Monday, May 14th 2012
Power. Rock. Sex. Garbage. They’re back after seven years.
We’ve been keeping up with Shirley Manson and Co. over the past few months as they successfully returned to the stage at the Bootleg Theater in Los Angeles and then again at Edgefest 22 in Dallas, and now the band’s new record is finally out.
Not Your Kind of People, Garbage’s first record since 2005′s Bleed Like Me, is… well, Garbage, sounding like they haven’t missed a beat over the last few years. But does the world really need another Garbage LP?
Automatic Systematic Habit kicks things off with chirpy synth sounds that quickly take a backseat to the song’s overpowering, droning bass groove. The track makes a pretty big misstep by covering up Shirley Manson’s sultry vocals with a number of robotic vocal effects, at times making the scarlet-haired songstress sound as if she’s being crushed by the layering on her voice. It’s unfortunate, and is a problem that shows up a few times on the record.
Lead single Blood For Poppies is one of the strongest tracks on the album. Manson’s vocals really soar during the chorus while the rest of the track is dominated by a simple, hypnotic bass line and guitar work that alternates, shimmering during the verses then sizzling during the chorus.
Control is a monster of a track, opening with Manson’s voice and some downtrodden piano before Butch Vig comes out of left field with a harmonica hook that sounds like a warning siren. Immediately afterwards the track really comes to life, offering a pummeling bass line and giving Manson’s voice the space it needs to really soar when the chorus rolls around. This is one of the few times on the record that Garbage seems to nail bringing their sound into 2012, and it’s a highlight because of it.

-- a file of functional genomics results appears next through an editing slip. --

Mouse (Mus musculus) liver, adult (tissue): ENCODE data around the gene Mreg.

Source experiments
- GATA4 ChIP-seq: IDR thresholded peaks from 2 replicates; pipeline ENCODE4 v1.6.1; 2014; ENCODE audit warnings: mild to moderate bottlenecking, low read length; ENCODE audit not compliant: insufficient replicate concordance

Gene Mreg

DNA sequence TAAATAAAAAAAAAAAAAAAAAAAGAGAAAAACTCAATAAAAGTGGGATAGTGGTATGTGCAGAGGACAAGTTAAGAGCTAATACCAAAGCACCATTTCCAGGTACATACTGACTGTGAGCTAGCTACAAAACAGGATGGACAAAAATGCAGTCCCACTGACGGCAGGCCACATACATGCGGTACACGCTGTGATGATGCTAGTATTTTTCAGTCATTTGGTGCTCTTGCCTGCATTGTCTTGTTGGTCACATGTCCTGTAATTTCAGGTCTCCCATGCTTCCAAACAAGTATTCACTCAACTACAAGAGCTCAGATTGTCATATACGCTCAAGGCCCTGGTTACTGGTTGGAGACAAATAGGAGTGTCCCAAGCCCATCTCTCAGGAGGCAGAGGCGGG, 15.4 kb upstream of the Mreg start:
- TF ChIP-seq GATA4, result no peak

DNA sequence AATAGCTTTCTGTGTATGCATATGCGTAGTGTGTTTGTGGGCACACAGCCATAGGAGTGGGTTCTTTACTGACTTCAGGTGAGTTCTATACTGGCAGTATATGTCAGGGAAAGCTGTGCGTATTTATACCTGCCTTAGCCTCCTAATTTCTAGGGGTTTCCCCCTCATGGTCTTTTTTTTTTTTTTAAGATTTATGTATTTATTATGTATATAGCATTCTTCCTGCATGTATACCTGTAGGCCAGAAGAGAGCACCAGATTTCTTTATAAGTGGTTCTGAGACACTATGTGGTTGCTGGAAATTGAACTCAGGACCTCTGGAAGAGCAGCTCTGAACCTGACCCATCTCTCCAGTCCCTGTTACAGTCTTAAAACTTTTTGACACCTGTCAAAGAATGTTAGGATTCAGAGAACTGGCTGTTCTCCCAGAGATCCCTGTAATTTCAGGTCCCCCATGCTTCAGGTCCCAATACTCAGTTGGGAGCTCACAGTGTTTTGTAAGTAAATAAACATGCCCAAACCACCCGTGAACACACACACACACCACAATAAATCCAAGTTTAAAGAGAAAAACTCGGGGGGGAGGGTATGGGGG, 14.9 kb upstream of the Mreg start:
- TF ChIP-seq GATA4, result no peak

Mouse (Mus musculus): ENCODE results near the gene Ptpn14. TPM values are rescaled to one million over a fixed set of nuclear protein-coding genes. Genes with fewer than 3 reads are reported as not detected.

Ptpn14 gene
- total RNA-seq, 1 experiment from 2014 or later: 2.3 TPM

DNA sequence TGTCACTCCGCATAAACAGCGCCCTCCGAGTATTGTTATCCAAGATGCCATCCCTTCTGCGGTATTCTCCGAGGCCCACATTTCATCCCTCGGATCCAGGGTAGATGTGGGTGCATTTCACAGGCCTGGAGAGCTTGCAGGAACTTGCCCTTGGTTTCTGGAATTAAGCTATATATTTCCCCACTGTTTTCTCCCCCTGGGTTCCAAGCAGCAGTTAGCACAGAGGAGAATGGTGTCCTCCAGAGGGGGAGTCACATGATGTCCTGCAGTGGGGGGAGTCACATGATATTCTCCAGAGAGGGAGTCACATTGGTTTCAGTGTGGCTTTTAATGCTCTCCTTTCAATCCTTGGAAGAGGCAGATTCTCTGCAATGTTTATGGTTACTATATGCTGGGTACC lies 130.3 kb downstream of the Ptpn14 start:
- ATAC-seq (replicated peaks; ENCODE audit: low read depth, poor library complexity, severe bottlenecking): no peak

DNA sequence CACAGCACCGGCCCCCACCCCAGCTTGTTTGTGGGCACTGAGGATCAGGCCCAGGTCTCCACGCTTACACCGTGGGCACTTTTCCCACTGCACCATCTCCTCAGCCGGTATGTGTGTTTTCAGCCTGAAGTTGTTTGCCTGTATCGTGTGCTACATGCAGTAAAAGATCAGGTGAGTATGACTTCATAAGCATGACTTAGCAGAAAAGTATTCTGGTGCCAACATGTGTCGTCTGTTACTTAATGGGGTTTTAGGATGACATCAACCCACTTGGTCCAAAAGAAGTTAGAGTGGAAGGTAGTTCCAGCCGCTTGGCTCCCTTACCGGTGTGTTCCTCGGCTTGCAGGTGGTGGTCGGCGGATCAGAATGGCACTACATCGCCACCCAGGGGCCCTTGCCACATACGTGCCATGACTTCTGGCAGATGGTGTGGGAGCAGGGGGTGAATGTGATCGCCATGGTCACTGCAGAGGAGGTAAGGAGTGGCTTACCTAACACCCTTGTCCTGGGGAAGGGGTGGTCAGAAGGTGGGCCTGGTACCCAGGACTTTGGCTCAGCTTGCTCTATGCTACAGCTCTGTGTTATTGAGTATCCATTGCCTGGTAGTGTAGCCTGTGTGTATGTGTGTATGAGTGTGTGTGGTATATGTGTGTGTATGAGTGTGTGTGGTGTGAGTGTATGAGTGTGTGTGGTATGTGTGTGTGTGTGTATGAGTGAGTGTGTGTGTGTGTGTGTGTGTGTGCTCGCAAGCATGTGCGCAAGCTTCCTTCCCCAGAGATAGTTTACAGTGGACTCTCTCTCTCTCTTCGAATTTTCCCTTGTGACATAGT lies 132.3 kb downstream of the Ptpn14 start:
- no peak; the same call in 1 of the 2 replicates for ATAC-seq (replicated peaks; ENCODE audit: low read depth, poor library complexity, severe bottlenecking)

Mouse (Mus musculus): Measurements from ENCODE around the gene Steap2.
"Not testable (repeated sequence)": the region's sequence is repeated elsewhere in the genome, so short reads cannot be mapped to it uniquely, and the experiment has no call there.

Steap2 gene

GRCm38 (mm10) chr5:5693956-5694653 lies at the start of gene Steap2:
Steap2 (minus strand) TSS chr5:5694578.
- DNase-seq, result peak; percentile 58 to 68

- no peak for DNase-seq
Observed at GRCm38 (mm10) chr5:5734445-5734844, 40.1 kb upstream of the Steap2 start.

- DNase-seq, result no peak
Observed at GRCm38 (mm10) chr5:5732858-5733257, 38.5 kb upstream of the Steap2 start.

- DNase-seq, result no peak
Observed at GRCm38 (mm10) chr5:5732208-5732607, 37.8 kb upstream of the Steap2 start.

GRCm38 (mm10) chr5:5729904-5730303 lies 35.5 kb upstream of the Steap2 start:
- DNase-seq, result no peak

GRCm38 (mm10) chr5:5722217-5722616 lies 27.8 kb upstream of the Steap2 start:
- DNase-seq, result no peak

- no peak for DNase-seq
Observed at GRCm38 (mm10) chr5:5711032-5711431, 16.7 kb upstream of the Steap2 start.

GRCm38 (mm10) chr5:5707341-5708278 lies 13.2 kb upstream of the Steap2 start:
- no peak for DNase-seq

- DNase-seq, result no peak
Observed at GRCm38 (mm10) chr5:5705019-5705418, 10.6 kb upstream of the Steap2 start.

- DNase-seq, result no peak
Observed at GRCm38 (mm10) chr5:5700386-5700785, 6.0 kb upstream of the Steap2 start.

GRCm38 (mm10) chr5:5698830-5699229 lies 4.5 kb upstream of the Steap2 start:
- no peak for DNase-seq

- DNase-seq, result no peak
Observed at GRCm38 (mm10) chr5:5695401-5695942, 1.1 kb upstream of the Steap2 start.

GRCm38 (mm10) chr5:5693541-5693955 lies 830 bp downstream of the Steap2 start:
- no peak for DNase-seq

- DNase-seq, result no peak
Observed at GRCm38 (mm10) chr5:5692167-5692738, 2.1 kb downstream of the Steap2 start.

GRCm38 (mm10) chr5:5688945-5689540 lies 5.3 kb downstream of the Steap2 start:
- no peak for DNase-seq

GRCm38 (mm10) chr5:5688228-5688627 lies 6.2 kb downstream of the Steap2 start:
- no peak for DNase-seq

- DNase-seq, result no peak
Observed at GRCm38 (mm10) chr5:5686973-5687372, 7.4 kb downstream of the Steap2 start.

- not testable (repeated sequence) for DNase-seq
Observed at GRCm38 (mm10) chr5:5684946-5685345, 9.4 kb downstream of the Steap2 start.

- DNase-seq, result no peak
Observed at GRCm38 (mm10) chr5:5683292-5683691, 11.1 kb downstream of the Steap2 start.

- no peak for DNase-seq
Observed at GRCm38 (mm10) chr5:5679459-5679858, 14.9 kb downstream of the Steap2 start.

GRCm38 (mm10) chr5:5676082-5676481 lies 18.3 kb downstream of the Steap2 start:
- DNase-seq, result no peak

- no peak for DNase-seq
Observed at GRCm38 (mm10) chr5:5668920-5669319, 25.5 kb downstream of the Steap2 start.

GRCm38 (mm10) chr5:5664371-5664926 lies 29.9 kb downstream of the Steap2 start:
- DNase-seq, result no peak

Not Your Kind of People‘s title track is one of the weakest on the record, a slow waltz of a song that remains unoffensive but ultimately goes nowhere. This is the kind of track that hopefully never shows up on a concert setlist because it’ll most certainly become the band’s bathroom break anthem.
I Hate Love and Sugar are decent enough, but the latter once again shows that Garbage has a bit of trouble with the slower, ballad-like tracks. It’s just too boring, and while Sugar has some gorgeous string arrangements, it’s not a track that people are ever going to go out of their way to listen to.
The one-two punch of Battle In Me and Man On A Wire creates one of the strongest sections on the disc. Both tracks are seated firmly in the rock world, the former offering a percussive start-stop guitar riff that helps draw in attention while the second throws some pretty heavy riffs straight in your face. As far as Garbage is concerned, Man On A Wire is among the heaviest tracks on their repertoire and it wouldn’t be surprising to see it become a staple of their live show.
Apart from the slower tracks which Garbage really struggled with on this record, Not Your Kind Of People is not a bad album. But track after track, these songs could be placed on the band’s prior records and no one would suspect a break in the space-time continuum. This album was made for existing Garbage fans, which is fine, but the world of music has changed significantly over the last decade or so – if they were planning on some major comeback, an album that reads like a stylistic greatest hits for the band is not the way to do it.